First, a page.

The art of paying attention

It was one of the first things I noticed when I arrived in Lithuania. Everyone on the streets, on campuses and in supermarkets is minding their own business. Eye contact is avoided where possible, and a friendly nod as an acknowledgement of the other person’s existence is completely out of the question.

This is different from what I’m used to in the Netherlands. There, it’s normal to look up while walking, and eye contact on the streets is a normal part of living in society.

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A Vilnius trolleybus

Now, the reason I bring this up is because I think that paying attention to the world around you is a great means of joy in everyday life. Let me give you an example. I was sitting in a trolleybus (pictured on the right, for those of you who have no idea what I’m talking about) and at a stop, two people walked out side-by-side. However, the person on the left wanted to go to the right, and the person on the right – you guessed it – wanted to go to the left. This resulted in a clumsy, awkward interaction that lasted a second or two, before the duo found a way to get out of each other’s way and continue their own path.

I think it’s clear that this is a result of people not paying attention. After all, if these two people weren’t so preoccupied with their own path and instead would be a little more interested in everyone else’s, this encounter wouldn’t have happened. However, that’s not the point I want to make here. The point is that I was the only one that was amused by the sight of their little dance. In fact, I think that I’m one of the few people that even saw it happening. And the people that did see the encounter apparently didn’t dare to visibly react.

This is a product not just of a self-centered way of life, but also a self-serious one. I laughed at the sight of two people bumping into each other, not because I felt better than them, but precisely because I knew the exact same thing could’ve happened to me. My amusement with the situation came from a certain self-deprecation, and the pleasant realization that other people make the same mistakes I make.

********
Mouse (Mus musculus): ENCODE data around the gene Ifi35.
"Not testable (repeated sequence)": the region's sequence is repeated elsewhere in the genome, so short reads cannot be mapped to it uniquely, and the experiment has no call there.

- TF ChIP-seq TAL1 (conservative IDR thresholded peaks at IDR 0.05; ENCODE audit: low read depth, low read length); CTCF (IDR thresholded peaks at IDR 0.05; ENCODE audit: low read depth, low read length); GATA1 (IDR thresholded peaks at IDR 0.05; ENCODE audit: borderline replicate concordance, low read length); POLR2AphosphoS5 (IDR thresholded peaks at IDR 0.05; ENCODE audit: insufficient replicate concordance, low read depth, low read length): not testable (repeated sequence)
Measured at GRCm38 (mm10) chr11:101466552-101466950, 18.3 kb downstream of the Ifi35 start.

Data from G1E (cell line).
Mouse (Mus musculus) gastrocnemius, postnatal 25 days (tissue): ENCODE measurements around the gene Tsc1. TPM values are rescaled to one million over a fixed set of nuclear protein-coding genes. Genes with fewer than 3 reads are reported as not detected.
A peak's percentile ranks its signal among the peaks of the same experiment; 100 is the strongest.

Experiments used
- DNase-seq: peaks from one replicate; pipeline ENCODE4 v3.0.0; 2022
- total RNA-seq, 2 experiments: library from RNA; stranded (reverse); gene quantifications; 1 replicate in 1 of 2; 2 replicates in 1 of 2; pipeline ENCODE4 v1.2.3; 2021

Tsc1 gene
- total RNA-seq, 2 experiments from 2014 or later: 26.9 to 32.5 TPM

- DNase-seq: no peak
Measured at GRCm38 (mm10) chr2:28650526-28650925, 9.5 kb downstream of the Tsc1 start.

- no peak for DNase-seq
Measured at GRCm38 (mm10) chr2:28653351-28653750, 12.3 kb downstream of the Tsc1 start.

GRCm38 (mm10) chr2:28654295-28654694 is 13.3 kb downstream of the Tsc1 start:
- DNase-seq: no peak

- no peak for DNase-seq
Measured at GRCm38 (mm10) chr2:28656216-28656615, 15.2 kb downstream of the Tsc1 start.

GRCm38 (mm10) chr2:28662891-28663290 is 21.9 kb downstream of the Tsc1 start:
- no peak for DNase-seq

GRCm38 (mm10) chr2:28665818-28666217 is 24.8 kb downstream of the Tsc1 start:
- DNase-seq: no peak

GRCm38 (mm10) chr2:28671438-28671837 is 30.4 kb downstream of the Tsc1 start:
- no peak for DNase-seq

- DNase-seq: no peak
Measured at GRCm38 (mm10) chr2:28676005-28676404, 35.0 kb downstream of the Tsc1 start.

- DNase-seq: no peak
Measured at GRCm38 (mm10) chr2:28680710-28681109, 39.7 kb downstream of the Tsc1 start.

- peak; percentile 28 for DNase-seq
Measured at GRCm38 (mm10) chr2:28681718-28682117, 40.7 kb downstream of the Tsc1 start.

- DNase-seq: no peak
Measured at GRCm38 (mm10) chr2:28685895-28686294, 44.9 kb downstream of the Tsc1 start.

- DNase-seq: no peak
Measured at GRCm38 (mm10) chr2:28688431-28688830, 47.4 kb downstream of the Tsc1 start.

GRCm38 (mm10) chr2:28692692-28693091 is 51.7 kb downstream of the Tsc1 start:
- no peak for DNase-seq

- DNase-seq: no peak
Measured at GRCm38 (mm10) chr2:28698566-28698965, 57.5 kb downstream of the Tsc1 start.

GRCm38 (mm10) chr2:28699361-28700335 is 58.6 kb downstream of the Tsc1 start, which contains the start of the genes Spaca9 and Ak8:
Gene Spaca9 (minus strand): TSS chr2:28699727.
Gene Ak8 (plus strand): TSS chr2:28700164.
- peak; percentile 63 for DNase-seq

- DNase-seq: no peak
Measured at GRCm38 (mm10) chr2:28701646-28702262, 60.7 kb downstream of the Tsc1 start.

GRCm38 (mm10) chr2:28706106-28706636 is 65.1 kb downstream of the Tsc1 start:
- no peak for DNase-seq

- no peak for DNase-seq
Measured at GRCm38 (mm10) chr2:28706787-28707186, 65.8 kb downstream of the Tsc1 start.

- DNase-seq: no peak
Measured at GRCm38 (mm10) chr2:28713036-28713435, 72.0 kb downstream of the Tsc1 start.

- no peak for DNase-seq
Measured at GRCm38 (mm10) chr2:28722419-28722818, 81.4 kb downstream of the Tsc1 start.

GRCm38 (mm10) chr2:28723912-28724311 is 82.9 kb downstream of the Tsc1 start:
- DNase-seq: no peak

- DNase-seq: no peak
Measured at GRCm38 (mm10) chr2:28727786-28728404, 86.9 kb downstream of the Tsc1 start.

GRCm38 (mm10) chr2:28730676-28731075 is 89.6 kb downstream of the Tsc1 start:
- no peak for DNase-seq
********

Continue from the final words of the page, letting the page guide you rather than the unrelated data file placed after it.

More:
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A still from Playtime

A similar point of view can be found in one of my all-time favorite movies, Playtime. In this movie, we loosely follow a main character through a series of events in an airport, an exhibition and a restaurant. It seems at first as if not much is going on. The main character doesn’t seem to have much of a goal, at least not a very exciting one. But when you start paying attention to details, you see that the environments are incredibly lively and full of things to admire. The movie encourages you to make fun of the things you’re seeing, like a chair making a strange sound or… The movie celebrates people’s fascination with every-day things that are seemingly mundane.

Similarly, a ride in a trolleybus in Vilnius is a seemingly mundane activity, and if you see it that way, it probably will be. But if you lift up your head and open up to what’s happening around you, it can be a mood-changer in the best possible way.

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